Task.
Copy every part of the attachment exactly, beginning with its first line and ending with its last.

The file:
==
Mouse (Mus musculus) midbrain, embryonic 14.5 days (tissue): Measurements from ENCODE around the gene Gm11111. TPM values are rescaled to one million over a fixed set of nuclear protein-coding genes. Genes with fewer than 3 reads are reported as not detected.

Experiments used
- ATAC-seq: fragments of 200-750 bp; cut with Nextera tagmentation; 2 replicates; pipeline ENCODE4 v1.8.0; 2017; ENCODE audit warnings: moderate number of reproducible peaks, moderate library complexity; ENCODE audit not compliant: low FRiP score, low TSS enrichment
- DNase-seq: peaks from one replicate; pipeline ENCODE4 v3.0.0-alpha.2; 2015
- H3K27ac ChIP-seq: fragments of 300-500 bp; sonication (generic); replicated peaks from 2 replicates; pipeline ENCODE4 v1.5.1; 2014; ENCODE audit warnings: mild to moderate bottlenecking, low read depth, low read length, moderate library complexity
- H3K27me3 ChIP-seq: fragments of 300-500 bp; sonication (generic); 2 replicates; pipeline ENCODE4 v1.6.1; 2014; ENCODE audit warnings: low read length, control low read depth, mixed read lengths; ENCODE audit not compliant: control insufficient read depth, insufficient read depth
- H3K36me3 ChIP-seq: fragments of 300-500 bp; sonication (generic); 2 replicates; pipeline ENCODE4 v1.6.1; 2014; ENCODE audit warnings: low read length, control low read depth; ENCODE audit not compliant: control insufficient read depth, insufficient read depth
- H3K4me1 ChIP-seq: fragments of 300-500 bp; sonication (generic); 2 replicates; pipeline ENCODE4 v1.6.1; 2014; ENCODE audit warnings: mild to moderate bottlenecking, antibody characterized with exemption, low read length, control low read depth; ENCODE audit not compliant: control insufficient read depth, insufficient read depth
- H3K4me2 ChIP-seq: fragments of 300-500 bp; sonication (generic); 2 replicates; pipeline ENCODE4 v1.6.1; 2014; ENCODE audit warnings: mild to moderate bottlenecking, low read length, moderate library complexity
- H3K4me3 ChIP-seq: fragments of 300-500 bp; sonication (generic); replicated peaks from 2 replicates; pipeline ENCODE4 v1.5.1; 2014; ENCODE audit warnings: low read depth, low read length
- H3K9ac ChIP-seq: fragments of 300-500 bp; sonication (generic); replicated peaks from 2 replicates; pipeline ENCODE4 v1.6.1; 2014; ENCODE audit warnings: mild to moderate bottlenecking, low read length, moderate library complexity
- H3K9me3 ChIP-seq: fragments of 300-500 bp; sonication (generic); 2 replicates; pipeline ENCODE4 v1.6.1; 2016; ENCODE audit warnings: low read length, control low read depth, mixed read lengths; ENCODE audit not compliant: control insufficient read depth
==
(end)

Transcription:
Mouse (Mus musculus) midbrain, embryonic 14.5 days (tissue): Measurements from ENCODE around the gene Gm11111. TPM values are rescaled to one million over a fixed set of nuclear protein-coding genes. Genes with fewer than 3 reads are reported as not detected.

Experiments used
- ATAC-seq: fragments of 200-750 bp; cut with Nextera tagmentation; 2 replicates; pipeline ENCODE4 v1.8.0; 2017; ENCODE audit warnings: moderate number of reproducible peaks, moderate library complexity; ENCODE audit not compliant: low FRiP score, low TSS enrichment
- DNase-seq: peaks from one replicate; pipeline ENCODE4 v3.0.0-alpha.2; 2015
- H3K27ac ChIP-seq: fragments of 300-500 bp; sonication (generic); replicated peaks from 2 replicates; pipeline ENCODE4 v1.5.1; 2014; ENCODE audit warnings: mild to moderate bottlenecking, low read depth, low read length, moderate library complexity
- H3K27me3 ChIP-seq: fragments of 300-500 bp; sonication (generic); 2 replicates; pipeline ENCODE4 v1.6.1; 2014; ENCODE audit warnings: low read length, control low read depth, mixed read lengths; ENCODE audit not compliant: control insufficient read depth, insufficient read depth
- H3K36me3 ChIP-seq: fragments of 300-500 bp; sonication (generic); 2 replicates; pipeline ENCODE4 v1.6.1; 2014; ENCODE audit warnings: low read length, control low read depth; ENCODE audit not compliant: control insufficient read depth, insufficient read depth
- H3K4me1 ChIP-seq: fragments of 300-500 bp; sonication (generic); 2 replicates; pipeline ENCODE4 v1.6.1; 2014; ENCODE audit warnings: mild to moderate bottlenecking, antibody characterized with exemption, low read length, control low read depth; ENCODE audit not compliant: control insufficient read depth, insufficient read depth
- H3K4me2 ChIP-seq: fragments of 300-500 bp; sonication (generic); 2 replicates; pipeline ENCODE4 v1.6.1; 2014; ENCODE audit warnings: mild to moderate bottlenecking, low read length, moderate library complexity
- H3K4me3 ChIP-seq: fragments of 300-500 bp; sonication (generic); replicated peaks from 2 replicates; pipeline ENCODE4 v1.5.1; 2014; ENCODE audit warnings: low read depth, low read length
- H3K9ac ChIP-seq: fragments of 300-500 bp; sonication (generic); replicated peaks from 2 replicates; pipeline ENCODE4 v1.6.1; 2014; ENCODE audit warnings: mild to moderate bottlenecking, low read length, moderate library complexity
- H3K9me3 ChIP-seq: fragments of 300-500 bp; sonication (generic); 2 replicates; pipeline ENCODE4 v1.6.1; 2016; ENCODE audit warnings: low read length, control low read depth, mixed read lengths; ENCODE audit not compliant: control insufficient read depth